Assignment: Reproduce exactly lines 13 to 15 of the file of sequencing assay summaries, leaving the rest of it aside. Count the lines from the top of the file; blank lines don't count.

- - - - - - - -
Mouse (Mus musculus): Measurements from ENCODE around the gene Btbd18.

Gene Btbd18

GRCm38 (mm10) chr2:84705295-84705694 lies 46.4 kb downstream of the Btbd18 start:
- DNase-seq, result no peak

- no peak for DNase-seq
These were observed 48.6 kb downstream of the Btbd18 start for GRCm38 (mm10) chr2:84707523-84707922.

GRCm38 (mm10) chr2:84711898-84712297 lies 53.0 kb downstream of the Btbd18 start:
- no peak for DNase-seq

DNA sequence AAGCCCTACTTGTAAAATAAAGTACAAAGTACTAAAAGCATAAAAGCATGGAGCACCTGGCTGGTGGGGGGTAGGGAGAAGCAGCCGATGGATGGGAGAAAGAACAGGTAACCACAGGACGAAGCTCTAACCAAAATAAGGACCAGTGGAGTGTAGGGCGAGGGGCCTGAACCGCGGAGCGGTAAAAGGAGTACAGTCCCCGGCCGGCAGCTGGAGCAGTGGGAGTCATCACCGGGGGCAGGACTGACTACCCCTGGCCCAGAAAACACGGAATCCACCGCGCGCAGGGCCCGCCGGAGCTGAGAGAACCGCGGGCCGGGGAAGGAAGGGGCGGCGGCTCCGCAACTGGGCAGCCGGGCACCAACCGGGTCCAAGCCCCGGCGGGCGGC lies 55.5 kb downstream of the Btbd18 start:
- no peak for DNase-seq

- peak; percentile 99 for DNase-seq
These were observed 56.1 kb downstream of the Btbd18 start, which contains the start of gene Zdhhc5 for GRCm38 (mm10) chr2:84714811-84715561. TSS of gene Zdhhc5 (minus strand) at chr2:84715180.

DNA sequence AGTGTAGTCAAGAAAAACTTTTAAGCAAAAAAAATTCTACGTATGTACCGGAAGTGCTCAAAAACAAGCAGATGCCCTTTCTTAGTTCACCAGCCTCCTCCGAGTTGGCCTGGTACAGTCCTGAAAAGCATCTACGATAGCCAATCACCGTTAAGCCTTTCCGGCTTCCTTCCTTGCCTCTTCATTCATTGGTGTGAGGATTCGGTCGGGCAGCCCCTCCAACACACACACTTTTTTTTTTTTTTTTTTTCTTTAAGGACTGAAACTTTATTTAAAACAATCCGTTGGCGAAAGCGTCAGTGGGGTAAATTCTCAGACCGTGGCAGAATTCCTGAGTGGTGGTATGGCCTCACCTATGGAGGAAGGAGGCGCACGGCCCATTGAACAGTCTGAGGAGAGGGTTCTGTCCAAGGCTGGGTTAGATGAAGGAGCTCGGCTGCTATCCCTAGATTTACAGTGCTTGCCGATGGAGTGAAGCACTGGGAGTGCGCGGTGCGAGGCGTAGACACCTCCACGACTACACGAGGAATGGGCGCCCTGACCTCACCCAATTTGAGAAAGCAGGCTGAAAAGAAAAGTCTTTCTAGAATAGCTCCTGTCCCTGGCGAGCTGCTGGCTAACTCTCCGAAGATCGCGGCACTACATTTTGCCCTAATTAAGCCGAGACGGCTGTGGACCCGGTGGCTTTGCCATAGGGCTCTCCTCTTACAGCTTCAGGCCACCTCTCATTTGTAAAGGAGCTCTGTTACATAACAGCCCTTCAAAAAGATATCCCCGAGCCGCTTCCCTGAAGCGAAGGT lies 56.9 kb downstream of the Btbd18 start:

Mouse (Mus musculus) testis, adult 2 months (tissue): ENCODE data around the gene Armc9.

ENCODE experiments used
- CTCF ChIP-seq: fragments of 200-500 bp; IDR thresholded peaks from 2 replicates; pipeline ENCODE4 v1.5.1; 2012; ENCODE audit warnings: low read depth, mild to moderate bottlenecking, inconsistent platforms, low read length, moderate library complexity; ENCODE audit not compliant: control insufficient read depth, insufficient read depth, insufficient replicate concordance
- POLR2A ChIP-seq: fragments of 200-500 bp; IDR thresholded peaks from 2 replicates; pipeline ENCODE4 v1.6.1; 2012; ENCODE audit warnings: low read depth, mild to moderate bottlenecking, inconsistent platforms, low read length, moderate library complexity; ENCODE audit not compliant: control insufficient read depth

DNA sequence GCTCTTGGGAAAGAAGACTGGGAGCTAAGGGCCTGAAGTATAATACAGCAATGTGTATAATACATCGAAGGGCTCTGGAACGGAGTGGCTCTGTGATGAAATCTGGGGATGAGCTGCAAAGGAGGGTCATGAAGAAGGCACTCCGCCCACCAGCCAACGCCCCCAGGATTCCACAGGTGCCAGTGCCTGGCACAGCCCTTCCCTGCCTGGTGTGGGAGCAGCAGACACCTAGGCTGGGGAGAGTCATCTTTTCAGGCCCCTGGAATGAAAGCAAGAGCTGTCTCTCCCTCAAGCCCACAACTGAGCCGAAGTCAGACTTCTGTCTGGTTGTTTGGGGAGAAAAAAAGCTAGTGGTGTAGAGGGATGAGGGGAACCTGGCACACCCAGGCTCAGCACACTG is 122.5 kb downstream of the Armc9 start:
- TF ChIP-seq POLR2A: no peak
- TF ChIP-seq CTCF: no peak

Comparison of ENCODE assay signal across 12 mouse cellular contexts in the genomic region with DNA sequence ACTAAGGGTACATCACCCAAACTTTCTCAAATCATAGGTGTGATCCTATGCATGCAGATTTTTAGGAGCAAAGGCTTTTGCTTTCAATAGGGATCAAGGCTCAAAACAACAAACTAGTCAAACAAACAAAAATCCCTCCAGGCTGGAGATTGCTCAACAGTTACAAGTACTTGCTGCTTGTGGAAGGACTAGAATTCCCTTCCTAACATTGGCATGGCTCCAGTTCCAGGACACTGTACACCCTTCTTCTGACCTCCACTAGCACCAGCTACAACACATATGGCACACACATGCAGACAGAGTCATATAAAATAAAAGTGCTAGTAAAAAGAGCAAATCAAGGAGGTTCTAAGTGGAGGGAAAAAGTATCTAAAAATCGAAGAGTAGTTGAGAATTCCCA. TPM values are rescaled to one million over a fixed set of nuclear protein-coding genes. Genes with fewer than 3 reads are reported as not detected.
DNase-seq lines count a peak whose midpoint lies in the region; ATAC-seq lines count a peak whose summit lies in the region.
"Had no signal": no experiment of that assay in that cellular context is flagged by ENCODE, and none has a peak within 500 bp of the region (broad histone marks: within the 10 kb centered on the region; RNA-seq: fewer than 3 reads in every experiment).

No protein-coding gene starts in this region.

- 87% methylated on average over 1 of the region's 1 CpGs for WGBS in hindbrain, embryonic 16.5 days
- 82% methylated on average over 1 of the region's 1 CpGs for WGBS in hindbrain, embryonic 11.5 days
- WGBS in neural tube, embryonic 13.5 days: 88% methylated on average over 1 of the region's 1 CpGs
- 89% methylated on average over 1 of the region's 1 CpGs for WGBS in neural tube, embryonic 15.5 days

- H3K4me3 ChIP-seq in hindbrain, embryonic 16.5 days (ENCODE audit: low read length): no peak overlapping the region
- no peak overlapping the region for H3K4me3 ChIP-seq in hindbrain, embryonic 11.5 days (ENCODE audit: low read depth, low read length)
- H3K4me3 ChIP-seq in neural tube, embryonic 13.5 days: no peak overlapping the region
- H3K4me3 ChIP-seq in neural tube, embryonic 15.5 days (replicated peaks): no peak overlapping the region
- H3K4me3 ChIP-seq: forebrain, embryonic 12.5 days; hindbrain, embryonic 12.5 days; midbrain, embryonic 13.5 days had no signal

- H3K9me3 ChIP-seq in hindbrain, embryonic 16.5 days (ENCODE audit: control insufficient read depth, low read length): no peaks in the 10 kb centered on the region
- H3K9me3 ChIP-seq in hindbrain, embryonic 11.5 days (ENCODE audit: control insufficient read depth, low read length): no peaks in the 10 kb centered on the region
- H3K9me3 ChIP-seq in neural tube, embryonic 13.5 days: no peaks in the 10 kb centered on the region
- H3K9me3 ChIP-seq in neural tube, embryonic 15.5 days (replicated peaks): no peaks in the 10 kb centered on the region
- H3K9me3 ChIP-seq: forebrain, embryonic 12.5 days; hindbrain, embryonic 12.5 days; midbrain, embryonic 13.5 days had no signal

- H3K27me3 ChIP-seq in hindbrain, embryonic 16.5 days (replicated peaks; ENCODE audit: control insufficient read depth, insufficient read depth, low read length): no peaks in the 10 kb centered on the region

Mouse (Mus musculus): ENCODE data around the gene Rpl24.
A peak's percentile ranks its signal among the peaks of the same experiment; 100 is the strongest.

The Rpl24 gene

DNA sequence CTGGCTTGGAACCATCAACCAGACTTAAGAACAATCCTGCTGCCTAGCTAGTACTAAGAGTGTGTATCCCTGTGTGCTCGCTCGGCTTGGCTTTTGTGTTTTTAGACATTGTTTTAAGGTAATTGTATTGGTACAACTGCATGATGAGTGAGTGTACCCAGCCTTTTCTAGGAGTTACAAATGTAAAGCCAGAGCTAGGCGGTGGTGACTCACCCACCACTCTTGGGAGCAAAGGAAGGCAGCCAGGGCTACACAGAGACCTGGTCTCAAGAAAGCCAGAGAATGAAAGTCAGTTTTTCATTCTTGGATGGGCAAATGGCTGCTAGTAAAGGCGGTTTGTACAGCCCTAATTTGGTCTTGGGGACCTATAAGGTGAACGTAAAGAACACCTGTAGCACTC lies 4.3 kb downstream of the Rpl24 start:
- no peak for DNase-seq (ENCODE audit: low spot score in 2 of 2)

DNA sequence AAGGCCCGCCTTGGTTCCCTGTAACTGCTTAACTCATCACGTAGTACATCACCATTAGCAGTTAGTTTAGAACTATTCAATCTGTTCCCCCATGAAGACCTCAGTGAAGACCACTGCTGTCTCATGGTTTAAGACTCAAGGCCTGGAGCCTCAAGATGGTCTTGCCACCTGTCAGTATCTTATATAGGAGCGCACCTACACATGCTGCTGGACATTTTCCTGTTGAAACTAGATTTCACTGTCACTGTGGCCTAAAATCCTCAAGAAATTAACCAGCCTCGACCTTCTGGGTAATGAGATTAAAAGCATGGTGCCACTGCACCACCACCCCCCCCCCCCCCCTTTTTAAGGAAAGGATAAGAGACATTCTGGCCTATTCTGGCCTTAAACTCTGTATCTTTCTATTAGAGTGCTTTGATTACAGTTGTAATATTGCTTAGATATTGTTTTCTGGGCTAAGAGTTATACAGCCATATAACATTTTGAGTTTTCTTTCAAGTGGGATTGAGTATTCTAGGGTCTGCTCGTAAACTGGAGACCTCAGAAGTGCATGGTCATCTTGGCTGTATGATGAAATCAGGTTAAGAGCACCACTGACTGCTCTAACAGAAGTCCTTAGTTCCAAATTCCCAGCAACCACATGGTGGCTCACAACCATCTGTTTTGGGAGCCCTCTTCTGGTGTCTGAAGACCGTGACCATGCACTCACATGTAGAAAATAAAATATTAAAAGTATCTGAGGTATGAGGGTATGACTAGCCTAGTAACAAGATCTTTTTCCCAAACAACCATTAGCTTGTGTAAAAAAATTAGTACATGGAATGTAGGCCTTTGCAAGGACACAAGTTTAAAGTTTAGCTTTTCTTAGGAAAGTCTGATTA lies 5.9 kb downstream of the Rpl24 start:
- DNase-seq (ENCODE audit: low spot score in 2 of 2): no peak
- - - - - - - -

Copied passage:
DNA sequence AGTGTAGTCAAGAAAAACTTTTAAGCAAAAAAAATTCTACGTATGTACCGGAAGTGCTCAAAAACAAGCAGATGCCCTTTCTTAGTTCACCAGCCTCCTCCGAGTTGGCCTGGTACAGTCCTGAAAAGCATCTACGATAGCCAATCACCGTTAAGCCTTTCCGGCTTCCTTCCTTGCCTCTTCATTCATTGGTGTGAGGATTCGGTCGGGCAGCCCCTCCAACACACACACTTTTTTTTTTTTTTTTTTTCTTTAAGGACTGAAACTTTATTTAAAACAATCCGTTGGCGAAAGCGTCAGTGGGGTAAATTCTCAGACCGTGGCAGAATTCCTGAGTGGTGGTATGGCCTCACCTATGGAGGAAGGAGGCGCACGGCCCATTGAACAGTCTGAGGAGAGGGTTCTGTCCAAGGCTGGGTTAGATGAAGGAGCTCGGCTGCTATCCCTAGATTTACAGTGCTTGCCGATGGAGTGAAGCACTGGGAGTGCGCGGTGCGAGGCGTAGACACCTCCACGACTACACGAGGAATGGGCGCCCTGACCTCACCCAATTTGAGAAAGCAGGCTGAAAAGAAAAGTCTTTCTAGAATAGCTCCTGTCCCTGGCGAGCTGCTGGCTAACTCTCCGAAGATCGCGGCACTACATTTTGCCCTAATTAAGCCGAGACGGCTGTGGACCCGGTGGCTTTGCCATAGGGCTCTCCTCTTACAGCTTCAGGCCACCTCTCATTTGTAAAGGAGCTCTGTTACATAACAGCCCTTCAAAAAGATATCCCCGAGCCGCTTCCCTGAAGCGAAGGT lies 56.9 kb downstream of the Btbd18 start:

Mouse (Mus musculus) testis, adult 2 months (tissue): ENCODE data around the gene Armc9.

ENCODE experiments used